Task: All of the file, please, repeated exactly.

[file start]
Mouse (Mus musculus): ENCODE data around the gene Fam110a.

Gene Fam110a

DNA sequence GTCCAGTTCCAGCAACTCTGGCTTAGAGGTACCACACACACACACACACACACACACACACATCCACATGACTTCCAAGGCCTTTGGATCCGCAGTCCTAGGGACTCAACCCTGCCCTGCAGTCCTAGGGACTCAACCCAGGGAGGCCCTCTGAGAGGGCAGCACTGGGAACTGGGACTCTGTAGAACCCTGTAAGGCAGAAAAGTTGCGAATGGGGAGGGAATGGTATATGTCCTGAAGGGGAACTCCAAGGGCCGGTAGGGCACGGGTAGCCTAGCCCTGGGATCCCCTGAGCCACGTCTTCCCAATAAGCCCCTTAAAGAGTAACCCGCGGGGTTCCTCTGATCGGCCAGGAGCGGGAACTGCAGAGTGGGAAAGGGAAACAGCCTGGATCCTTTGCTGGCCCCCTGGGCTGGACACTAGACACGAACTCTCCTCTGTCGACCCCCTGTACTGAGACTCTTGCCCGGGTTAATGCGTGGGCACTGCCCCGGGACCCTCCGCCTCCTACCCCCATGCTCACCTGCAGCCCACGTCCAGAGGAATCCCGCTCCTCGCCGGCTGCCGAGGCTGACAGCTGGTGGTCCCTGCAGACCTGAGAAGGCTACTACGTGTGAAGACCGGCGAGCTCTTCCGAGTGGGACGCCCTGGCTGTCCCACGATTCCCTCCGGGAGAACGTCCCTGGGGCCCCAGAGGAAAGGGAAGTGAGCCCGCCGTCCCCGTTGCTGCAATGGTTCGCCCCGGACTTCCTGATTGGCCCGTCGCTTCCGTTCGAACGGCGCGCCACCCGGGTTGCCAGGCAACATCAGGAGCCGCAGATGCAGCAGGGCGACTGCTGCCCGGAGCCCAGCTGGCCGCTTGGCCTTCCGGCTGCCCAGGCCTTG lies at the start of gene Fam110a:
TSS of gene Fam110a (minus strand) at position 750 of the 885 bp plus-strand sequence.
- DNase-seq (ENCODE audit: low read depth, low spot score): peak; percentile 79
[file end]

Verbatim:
Mouse (Mus musculus): ENCODE data around the gene Fam110a.

Gene Fam110a

DNA sequence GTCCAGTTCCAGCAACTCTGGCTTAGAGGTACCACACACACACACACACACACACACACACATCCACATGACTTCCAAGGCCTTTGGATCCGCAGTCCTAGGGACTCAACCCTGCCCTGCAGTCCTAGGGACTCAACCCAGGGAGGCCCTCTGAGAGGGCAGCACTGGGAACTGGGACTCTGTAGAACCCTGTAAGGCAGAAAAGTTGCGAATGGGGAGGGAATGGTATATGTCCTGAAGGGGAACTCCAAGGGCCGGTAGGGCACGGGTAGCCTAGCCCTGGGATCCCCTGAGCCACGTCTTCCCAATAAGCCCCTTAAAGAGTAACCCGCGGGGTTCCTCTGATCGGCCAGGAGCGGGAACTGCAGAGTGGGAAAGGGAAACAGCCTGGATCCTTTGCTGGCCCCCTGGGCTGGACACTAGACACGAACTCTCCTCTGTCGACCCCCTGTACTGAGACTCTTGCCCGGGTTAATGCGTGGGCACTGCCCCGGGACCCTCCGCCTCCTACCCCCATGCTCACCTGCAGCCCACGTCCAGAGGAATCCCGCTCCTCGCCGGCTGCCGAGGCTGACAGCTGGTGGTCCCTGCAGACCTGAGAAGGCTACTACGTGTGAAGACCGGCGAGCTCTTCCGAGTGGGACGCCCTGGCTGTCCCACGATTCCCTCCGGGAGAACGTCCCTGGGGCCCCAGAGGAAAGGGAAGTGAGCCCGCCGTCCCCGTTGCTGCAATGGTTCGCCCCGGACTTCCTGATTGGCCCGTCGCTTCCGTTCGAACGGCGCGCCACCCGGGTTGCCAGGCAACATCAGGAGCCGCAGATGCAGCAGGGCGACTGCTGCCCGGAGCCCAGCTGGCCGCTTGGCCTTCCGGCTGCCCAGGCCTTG lies at the start of gene Fam110a:
TSS of gene Fam110a (minus strand) at position 750 of the 885 bp plus-strand sequence.
- DNase-seq (ENCODE audit: low read depth, low spot score): peak; percentile 79